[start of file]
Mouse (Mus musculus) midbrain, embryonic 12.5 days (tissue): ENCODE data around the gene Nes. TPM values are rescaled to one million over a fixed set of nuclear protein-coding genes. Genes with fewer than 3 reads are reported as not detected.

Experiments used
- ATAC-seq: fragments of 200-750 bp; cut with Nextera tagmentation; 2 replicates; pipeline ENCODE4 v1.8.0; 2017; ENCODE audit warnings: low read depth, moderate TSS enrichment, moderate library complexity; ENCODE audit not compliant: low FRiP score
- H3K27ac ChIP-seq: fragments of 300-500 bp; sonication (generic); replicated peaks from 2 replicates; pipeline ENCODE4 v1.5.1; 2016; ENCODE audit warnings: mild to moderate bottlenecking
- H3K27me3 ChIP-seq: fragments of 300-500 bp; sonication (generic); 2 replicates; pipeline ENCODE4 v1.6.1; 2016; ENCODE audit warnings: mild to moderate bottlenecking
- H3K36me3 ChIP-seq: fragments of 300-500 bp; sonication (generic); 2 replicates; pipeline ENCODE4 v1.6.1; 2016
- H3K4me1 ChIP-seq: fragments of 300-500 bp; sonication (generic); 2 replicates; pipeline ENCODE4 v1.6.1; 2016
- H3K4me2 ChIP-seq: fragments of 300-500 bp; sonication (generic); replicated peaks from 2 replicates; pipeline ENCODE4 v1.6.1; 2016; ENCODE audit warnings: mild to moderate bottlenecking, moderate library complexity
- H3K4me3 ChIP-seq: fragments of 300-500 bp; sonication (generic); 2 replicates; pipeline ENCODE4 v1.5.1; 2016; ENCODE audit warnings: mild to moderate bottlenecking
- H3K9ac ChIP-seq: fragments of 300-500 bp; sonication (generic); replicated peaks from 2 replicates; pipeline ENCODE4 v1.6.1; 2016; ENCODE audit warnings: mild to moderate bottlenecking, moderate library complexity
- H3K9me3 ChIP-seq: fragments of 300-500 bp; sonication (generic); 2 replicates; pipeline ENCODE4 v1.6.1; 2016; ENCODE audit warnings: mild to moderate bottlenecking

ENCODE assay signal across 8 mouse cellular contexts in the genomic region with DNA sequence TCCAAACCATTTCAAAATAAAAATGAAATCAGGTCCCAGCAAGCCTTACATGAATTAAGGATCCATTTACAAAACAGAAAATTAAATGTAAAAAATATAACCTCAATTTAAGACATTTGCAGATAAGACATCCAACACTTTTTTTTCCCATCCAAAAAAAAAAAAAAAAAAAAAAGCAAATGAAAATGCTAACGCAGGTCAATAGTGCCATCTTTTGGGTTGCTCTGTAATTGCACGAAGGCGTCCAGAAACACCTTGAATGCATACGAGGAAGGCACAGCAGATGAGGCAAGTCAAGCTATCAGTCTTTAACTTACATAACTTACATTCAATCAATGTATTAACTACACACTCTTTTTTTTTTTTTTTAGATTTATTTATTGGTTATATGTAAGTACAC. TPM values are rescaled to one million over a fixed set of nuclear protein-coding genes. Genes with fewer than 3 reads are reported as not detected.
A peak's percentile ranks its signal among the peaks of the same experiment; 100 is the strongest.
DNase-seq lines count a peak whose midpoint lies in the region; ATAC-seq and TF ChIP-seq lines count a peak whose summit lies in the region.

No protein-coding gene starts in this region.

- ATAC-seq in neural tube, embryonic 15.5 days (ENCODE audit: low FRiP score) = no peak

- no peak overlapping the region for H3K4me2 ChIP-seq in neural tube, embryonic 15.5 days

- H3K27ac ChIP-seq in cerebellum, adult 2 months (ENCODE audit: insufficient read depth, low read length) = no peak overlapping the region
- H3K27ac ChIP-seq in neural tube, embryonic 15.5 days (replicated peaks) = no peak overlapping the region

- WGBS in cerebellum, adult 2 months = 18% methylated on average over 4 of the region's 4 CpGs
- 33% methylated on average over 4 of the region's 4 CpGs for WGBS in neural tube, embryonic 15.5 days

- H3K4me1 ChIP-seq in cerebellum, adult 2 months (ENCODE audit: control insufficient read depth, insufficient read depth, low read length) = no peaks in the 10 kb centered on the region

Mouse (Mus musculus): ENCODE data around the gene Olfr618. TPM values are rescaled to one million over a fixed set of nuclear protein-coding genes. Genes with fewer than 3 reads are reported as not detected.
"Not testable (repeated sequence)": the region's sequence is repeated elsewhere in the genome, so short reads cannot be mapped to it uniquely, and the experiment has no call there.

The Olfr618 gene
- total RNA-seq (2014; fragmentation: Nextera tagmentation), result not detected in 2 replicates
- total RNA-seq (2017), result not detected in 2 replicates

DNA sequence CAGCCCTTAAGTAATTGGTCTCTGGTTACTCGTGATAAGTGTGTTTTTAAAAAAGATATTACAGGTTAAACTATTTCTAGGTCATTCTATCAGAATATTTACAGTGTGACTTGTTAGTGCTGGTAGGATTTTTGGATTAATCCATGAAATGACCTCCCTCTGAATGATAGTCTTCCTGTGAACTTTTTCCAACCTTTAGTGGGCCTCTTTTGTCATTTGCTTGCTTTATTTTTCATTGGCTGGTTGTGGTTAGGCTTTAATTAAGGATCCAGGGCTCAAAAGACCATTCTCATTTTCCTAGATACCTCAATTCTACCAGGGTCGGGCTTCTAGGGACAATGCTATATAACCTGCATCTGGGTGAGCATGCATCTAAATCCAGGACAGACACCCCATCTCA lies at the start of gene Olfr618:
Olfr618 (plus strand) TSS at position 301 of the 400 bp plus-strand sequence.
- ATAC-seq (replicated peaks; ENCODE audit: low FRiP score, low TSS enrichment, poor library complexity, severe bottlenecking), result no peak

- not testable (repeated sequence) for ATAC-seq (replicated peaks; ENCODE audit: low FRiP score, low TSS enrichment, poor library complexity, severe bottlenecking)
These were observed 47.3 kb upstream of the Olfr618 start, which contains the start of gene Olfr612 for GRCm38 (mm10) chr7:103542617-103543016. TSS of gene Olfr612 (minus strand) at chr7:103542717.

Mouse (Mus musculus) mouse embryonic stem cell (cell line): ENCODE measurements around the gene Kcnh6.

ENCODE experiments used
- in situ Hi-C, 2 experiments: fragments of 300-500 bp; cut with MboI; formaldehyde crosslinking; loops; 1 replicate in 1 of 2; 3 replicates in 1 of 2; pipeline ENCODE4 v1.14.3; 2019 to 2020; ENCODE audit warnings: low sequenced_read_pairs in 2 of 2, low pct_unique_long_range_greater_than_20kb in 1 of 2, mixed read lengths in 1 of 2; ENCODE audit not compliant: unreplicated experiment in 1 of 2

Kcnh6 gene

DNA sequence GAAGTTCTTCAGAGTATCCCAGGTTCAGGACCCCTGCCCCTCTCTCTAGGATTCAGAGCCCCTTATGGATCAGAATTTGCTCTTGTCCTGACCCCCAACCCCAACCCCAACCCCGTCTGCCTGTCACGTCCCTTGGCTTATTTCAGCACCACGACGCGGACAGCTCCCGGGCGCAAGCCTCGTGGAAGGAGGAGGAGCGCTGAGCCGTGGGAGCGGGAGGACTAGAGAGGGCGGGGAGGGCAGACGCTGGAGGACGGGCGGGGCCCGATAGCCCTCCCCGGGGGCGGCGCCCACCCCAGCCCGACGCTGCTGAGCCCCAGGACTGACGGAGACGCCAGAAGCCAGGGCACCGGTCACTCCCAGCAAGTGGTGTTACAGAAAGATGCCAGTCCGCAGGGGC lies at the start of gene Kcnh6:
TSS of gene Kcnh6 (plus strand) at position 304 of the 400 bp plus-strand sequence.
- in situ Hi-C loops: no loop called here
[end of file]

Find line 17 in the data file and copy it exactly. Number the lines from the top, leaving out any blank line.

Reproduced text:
- no peak overlapping the region for H3K4me2 ChIP-seq in neural tube, embryonic 15.5 days